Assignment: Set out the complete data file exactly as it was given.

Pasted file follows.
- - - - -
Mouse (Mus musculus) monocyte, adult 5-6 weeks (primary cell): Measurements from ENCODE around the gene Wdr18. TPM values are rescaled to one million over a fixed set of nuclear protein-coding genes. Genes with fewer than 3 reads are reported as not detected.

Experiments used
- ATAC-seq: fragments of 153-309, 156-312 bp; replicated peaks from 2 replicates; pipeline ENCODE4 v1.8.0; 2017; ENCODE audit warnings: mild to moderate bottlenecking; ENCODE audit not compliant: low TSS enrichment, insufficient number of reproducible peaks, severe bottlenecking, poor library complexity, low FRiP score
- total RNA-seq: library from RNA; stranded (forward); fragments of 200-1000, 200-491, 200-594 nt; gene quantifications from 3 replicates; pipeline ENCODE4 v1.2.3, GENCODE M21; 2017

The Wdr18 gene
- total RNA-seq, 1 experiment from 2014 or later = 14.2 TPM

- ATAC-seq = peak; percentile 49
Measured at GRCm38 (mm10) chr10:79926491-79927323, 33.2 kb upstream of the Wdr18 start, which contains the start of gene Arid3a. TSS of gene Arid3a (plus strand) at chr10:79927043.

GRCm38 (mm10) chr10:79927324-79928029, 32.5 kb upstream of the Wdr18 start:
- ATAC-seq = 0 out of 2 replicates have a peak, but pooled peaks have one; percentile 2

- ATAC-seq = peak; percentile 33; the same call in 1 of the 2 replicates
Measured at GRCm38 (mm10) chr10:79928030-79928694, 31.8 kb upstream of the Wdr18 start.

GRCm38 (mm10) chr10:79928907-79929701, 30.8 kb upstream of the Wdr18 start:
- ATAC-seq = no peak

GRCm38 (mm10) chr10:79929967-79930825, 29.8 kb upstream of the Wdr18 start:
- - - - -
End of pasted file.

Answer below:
Mouse (Mus musculus) monocyte, adult 5-6 weeks (primary cell): Measurements from ENCODE around the gene Wdr18. TPM values are rescaled to one million over a fixed set of nuclear protein-coding genes. Genes with fewer than 3 reads are reported as not detected.

Experiments used
- ATAC-seq: fragments of 153-309, 156-312 bp; replicated peaks from 2 replicates; pipeline ENCODE4 v1.8.0; 2017; ENCODE audit warnings: mild to moderate bottlenecking; ENCODE audit not compliant: low TSS enrichment, insufficient number of reproducible peaks, severe bottlenecking, poor library complexity, low FRiP score
- total RNA-seq: library from RNA; stranded (forward); fragments of 200-1000, 200-491, 200-594 nt; gene quantifications from 3 replicates; pipeline ENCODE4 v1.2.3, GENCODE M21; 2017

The Wdr18 gene
- total RNA-seq, 1 experiment from 2014 or later = 14.2 TPM

- ATAC-seq = peak; percentile 49
Measured at GRCm38 (mm10) chr10:79926491-79927323, 33.2 kb upstream of the Wdr18 start, which contains the start of gene Arid3a. TSS of gene Arid3a (plus strand) at chr10:79927043.

GRCm38 (mm10) chr10:79927324-79928029, 32.5 kb upstream of the Wdr18 start:
- ATAC-seq = 0 out of 2 replicates have a peak, but pooled peaks have one; percentile 2

- ATAC-seq = peak; percentile 33; the same call in 1 of the 2 replicates
Measured at GRCm38 (mm10) chr10:79928030-79928694, 31.8 kb upstream of the Wdr18 start.

GRCm38 (mm10) chr10:79928907-79929701, 30.8 kb upstream of the Wdr18 start:
- ATAC-seq = no peak

GRCm38 (mm10) chr10:79929967-79930825, 29.8 kb upstream of the Wdr18 start: